Amarillo Animal Control officials and the president of Texas Panhandle Pet Savers traveled to Austin last November to visit the new municipal shelter and get ideas on how to improve the lives of the animals in the Texas Panhandle.
The municipal Austin Animal Center is a $12 million no-kill facility, a concept many people would like to see put into place here in the Texas Panhandle. However, Animal Control officials contend that with the current budget the transition to no-kill is not an option.
"For us to actually go no-kill, it's going to take some time and about $9 million, a new facility," Amarillo Animal Control Executive Director Mike McGee stated. "So, you're looking roughly at about $25 million, provide veterinarian services and have a facility capable of handling the flow and intake of animals."
The Chief Animal Services Officer in Austin agreed that Animal Control's budget is nowhere near enough for the municipal shelter to go no-kill.
"I was in no way prepared to hear that for handling 24,000 animals a year that the budget was about $1.5 million," Abigail Smith said. "I think my exact response was, 'I had that budget handling 4,000 animals a year in my last shelter.'"
Nevertheless, the better good of the shelter animals was the focus of the Austin trip. Though no-kill will not happen for the Amarillo shelter right away, other methods can be implemented. And those were the ideas sought by officials when they visited the state capital.
Last fiscal year, 10,394 cats and dogs were euthanized at Amarillo Animal Control. So, what are some thoughts on lowering those numbers?
"The number one thing right now would be if the Trap-Neuter-Release program that is being suggested by the Texas Panhandle Pet Savers," Animal Control Assistant Director Shannon Barlow said. "If that were to be instituted into our policies and procedures would eliminate our euthanasia by almost half."Part II
The Trap-Neuter-Return program would give non-profit organizations the responsibility of trapping cats and spaying or neutering, vaccinating and then releasing them. Austin officials said they cut their euthanasia numbers nearly in half simply by using that program.
Another prospective plan is utilizing responsible volunteers at Animal Control. McGee said volunteers have been used in the past, but they would stop showing up and essentially caused more harm than good. Austin's shelter has hundreds of volunteers who perform different duties throughout the shelter, relieving some of the stress of the officers.
"You've got to justify and support in writing a job description on why you need the volunteers," Austin Animal Services Volunteer Services Coordinator Joanna Johnson said, "and once your staff and your city decision-makers understand the value that volunteers bring to the daily operations, it will transpond to the community partners that you're trying to reach."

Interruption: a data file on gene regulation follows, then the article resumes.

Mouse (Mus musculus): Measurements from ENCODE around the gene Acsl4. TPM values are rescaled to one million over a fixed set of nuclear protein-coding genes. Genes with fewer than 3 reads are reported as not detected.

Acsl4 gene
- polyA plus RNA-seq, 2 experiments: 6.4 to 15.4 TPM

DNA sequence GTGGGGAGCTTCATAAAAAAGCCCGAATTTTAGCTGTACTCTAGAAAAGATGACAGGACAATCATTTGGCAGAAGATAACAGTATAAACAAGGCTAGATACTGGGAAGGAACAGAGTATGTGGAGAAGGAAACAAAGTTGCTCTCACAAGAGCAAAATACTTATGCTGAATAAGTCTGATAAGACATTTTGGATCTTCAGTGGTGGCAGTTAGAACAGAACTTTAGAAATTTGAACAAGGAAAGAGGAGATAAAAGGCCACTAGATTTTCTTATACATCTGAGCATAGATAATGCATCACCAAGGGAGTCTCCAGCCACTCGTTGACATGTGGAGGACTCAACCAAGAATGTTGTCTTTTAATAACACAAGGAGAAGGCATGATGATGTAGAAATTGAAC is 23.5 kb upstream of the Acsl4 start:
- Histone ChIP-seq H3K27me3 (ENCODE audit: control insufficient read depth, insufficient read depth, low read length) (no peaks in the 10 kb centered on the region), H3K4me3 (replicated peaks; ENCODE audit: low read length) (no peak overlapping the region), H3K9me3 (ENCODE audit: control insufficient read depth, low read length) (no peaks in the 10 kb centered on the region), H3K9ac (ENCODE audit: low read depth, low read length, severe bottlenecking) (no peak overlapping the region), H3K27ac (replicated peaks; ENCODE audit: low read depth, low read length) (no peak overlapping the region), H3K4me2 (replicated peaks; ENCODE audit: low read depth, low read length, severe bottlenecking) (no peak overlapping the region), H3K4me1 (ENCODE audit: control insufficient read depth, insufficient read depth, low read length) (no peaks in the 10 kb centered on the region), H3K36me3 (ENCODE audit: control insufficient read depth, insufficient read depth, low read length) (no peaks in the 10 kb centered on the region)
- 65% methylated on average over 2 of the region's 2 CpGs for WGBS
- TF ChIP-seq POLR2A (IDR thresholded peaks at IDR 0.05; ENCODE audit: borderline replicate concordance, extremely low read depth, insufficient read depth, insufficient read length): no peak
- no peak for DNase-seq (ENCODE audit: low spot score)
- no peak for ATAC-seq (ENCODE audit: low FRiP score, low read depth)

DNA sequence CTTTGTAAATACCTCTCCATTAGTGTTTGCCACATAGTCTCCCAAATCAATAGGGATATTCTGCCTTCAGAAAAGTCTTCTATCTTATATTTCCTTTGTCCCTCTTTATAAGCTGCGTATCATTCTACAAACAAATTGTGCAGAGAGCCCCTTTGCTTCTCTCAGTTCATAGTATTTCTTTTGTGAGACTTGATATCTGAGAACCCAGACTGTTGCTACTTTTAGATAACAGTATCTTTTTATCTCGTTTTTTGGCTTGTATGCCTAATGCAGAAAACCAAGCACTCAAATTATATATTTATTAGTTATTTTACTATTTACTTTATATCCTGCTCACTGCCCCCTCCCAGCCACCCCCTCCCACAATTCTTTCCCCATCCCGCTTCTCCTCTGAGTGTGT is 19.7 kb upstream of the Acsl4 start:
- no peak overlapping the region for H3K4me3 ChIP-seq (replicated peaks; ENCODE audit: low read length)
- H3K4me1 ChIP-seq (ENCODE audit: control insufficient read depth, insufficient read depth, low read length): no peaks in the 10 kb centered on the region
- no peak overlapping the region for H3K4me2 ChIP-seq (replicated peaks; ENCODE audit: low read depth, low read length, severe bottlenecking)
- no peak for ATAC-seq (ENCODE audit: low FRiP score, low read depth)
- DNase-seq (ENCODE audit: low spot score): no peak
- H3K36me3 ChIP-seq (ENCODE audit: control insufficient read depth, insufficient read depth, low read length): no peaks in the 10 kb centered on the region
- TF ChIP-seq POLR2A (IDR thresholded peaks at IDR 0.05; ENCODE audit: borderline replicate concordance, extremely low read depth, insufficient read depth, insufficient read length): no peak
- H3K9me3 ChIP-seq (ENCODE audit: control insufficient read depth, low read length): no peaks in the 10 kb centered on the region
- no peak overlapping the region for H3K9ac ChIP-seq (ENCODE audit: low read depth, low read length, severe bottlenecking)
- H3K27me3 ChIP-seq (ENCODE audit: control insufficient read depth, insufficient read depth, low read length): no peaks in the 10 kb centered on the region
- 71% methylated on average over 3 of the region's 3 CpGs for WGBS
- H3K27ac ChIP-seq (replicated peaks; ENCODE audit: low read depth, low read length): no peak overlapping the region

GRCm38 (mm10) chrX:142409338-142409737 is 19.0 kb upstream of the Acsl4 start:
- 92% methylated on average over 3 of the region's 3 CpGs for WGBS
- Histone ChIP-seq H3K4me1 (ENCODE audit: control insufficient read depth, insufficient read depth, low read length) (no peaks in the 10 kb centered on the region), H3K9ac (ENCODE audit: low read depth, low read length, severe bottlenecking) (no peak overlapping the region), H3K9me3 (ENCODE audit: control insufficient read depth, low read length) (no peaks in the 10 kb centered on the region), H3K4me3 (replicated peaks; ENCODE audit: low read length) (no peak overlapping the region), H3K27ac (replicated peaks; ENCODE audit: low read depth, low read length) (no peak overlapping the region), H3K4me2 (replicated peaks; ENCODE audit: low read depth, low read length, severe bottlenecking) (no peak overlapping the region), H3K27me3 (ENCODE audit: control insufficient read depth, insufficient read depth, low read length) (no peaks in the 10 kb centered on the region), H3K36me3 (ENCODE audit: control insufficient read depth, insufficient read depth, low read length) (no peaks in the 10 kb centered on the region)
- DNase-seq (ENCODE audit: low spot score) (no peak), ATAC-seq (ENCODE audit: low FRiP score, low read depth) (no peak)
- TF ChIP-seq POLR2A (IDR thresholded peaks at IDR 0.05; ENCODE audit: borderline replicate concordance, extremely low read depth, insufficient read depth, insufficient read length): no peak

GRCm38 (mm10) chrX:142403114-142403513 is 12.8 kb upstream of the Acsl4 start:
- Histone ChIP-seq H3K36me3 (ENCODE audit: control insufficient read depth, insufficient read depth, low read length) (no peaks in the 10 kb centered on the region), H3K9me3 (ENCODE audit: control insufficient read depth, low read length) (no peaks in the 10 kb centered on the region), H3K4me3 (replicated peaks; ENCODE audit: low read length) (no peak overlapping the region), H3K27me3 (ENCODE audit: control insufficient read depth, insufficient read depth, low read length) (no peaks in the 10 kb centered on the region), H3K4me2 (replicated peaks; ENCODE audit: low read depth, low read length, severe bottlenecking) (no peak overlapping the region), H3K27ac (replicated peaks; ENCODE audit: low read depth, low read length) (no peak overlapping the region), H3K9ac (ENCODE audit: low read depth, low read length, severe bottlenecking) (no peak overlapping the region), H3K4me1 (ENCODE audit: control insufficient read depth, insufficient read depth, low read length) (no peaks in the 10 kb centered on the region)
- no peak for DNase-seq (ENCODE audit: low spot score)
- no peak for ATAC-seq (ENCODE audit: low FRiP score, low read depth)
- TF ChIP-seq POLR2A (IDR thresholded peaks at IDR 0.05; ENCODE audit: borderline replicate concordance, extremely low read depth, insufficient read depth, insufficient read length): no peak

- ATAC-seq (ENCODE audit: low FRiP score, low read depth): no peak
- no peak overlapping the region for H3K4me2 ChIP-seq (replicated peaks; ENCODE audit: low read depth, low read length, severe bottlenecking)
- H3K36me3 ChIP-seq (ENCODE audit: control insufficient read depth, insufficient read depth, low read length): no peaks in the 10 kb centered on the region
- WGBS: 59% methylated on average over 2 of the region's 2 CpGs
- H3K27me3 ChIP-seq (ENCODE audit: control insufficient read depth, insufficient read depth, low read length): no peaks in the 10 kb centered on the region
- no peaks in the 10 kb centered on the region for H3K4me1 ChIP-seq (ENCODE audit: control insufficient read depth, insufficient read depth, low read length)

The Adoption Option program began at Animal Control in November. First-time offenders can send their funds to the shelter to go toward spay, neuter, vaccination and microchip costs rather than to the general fund.
The shelter will be participating in the national Just One Day event, a day when shelters across the country do not put any animals down.
Aggressive foster and adoption programs, however, are the main priority.
"We have more animals coming out," McGee said, "makes room in the foster programs through more adoptions to allow more animals to be taken off the EU list, going into foster programs, getting primed for different adoption programs that are offered by the three non-profit groups here locally."
The Amarillo Panhandle Humane Society, the SPCA and Texas Panhandle Pet Savers play a big part in gaining more foster homes for the animals. All of these organizations are working together to get to the ultimate goal of leaving no animal behind, an idea that every animal can be saved even if the municipal shelter is not no-kill.
"Our biggest point of view on no-kill is that, essentially, if we're doing our job and we're building and growing like we should be, that if we rescue there's none left to kill," Texas Panhandle;le Pet Savers Founder Robin Cupell said. "So, I mean, you essentially go no-kill by getting all the animals placed into homes and finding other solutions for them."
Both McGee and Barlow said Amarillo Animal Control always seems to be under scrutiny. They both said, despite the opinions of the public, the people who work there are "some of the biggest animal-lovers" in Amarillo. And though the budget is tight, they want to continue working with all the non-profits and the community to save more lives.
"We're trying to save lives and still provide a service to our community at a reasonable cost that provides a level of protection and safety to our community against zoonotic diseases and dangerous animals that run freely in our city," McGee stated.
Austin officials agreed money is key, and without it not as much can be done. Smith said she was impressed how well Animal Control is doing considering the amount of money it has to work with.
"It costs money to do the programs that save animals' lives- just plain and simple," Smith said. "And I'm not sure how you handle 24,000 animals a year with $1.5 million. That's amazing. Obviously, there's an effort being made to save lives and that will only be done when there are more resources."